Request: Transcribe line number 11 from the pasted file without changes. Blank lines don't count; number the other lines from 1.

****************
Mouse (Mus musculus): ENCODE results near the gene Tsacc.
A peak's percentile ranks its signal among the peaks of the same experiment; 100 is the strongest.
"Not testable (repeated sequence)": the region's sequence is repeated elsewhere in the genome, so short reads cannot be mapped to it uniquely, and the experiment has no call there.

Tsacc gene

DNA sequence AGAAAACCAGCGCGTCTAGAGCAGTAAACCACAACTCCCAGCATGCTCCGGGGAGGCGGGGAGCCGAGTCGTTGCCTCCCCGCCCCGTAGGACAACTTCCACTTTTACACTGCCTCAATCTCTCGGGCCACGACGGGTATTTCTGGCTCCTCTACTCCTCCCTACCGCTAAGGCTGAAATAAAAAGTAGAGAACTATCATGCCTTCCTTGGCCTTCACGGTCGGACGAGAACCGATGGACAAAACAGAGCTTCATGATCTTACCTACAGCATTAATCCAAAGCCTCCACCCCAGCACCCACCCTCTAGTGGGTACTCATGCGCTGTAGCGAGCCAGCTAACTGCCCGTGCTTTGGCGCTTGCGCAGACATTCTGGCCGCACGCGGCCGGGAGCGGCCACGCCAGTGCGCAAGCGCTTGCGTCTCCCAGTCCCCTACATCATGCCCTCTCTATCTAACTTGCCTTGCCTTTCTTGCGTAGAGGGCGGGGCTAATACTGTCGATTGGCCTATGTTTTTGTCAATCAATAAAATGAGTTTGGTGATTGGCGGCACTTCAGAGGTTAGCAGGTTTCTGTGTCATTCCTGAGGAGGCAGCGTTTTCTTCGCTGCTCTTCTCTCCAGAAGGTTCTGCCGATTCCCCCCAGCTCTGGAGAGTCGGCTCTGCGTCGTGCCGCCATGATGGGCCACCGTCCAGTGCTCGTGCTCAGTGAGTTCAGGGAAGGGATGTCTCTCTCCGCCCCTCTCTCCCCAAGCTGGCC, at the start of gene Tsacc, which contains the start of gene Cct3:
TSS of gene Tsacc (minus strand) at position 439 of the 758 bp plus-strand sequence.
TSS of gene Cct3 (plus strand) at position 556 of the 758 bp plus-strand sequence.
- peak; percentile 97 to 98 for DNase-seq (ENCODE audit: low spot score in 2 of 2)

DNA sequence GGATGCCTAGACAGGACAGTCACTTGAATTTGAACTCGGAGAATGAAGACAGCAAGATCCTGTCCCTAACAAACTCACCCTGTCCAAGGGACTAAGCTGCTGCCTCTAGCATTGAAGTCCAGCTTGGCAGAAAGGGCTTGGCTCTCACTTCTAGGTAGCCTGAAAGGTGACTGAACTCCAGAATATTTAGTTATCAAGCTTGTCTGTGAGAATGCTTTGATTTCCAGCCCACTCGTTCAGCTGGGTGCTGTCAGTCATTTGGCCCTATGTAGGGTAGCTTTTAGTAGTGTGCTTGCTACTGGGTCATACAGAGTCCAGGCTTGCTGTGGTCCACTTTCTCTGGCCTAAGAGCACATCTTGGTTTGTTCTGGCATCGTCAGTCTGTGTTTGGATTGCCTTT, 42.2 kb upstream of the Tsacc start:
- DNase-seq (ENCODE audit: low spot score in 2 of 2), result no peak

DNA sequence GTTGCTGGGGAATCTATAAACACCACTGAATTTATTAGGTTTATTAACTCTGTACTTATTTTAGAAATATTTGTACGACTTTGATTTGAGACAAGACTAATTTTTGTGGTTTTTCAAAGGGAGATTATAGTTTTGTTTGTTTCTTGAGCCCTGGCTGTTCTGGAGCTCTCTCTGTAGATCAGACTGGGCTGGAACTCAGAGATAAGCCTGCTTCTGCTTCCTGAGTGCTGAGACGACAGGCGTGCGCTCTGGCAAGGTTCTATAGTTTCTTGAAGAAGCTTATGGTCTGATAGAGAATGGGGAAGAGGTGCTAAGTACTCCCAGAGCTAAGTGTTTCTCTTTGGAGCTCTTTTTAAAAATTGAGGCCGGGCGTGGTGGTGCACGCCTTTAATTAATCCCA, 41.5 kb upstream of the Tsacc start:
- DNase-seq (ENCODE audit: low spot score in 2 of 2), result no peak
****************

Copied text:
DNA sequence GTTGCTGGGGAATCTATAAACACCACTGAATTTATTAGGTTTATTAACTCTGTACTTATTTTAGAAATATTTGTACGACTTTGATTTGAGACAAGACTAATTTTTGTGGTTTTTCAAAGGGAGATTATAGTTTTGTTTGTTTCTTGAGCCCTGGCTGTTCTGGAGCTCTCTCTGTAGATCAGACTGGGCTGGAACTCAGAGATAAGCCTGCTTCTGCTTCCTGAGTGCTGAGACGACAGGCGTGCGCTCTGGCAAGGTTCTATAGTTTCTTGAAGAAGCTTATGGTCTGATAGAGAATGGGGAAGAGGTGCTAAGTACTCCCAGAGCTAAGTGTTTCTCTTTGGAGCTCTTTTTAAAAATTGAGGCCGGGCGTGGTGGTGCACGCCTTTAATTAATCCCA, 41.5 kb upstream of the Tsacc start: